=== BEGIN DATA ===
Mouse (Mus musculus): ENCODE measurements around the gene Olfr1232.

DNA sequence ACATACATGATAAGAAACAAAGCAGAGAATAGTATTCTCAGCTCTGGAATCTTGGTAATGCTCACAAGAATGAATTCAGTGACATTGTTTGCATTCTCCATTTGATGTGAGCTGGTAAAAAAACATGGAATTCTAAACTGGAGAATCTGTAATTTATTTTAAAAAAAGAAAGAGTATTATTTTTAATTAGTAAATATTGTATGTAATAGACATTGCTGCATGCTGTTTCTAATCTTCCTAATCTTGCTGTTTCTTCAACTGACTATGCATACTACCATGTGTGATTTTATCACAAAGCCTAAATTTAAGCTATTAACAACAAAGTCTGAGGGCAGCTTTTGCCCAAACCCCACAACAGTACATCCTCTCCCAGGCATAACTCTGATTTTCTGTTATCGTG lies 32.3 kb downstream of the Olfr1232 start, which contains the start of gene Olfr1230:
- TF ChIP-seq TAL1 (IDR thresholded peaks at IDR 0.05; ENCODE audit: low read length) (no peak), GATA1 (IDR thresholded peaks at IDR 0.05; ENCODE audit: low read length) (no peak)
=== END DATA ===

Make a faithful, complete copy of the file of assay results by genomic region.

Mouse (Mus musculus): ENCODE measurements around the gene Olfr1232.

DNA sequence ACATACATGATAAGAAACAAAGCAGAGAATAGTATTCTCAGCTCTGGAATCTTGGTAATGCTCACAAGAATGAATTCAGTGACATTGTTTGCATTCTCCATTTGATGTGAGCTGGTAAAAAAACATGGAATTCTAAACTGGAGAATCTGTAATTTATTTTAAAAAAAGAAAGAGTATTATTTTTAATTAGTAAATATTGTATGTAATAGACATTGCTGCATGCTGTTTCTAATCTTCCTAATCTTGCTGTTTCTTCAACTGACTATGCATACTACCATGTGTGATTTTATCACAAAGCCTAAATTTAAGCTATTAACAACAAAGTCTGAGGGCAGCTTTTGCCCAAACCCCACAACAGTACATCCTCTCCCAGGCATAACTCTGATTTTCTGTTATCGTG lies 32.3 kb downstream of the Olfr1232 start, which contains the start of gene Olfr1230:
- TF ChIP-seq TAL1 (IDR thresholded peaks at IDR 0.05; ENCODE audit: low read length) (no peak), GATA1 (IDR thresholded peaks at IDR 0.05; ENCODE audit: low read length) (no peak)